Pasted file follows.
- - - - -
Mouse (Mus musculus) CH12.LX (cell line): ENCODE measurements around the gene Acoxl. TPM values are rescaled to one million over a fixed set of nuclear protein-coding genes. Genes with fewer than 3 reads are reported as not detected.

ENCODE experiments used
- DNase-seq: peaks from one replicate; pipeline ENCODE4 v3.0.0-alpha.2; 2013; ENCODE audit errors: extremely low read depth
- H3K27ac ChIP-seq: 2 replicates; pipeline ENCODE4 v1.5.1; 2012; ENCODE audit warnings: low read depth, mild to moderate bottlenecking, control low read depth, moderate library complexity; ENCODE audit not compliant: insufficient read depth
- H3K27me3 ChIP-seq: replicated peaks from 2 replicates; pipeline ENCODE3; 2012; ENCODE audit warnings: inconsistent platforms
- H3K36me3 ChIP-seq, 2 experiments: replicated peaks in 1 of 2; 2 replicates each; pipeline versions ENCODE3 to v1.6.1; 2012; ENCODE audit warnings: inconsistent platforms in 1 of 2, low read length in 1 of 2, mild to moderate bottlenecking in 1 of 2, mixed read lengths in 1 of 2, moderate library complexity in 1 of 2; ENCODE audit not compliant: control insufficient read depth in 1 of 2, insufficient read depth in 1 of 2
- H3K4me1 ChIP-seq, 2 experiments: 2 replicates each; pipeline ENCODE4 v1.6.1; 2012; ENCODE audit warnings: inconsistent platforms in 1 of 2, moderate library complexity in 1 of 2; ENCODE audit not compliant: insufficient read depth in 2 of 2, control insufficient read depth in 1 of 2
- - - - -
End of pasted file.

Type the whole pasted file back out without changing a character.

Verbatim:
Mouse (Mus musculus) CH12.LX (cell line): ENCODE measurements around the gene Acoxl. TPM values are rescaled to one million over a fixed set of nuclear protein-coding genes. Genes with fewer than 3 reads are reported as not detected.

ENCODE experiments used
- DNase-seq: peaks from one replicate; pipeline ENCODE4 v3.0.0-alpha.2; 2013; ENCODE audit errors: extremely low read depth
- H3K27ac ChIP-seq: 2 replicates; pipeline ENCODE4 v1.5.1; 2012; ENCODE audit warnings: low read depth, mild to moderate bottlenecking, control low read depth, moderate library complexity; ENCODE audit not compliant: insufficient read depth
- H3K27me3 ChIP-seq: replicated peaks from 2 replicates; pipeline ENCODE3; 2012; ENCODE audit warnings: inconsistent platforms
- H3K36me3 ChIP-seq, 2 experiments: replicated peaks in 1 of 2; 2 replicates each; pipeline versions ENCODE3 to v1.6.1; 2012; ENCODE audit warnings: inconsistent platforms in 1 of 2, low read length in 1 of 2, mild to moderate bottlenecking in 1 of 2, mixed read lengths in 1 of 2, moderate library complexity in 1 of 2; ENCODE audit not compliant: control insufficient read depth in 1 of 2, insufficient read depth in 1 of 2
- H3K4me1 ChIP-seq, 2 experiments: 2 replicates each; pipeline ENCODE4 v1.6.1; 2012; ENCODE audit warnings: inconsistent platforms in 1 of 2, moderate library complexity in 1 of 2; ENCODE audit not compliant: insufficient read depth in 2 of 2, control insufficient read depth in 1 of 2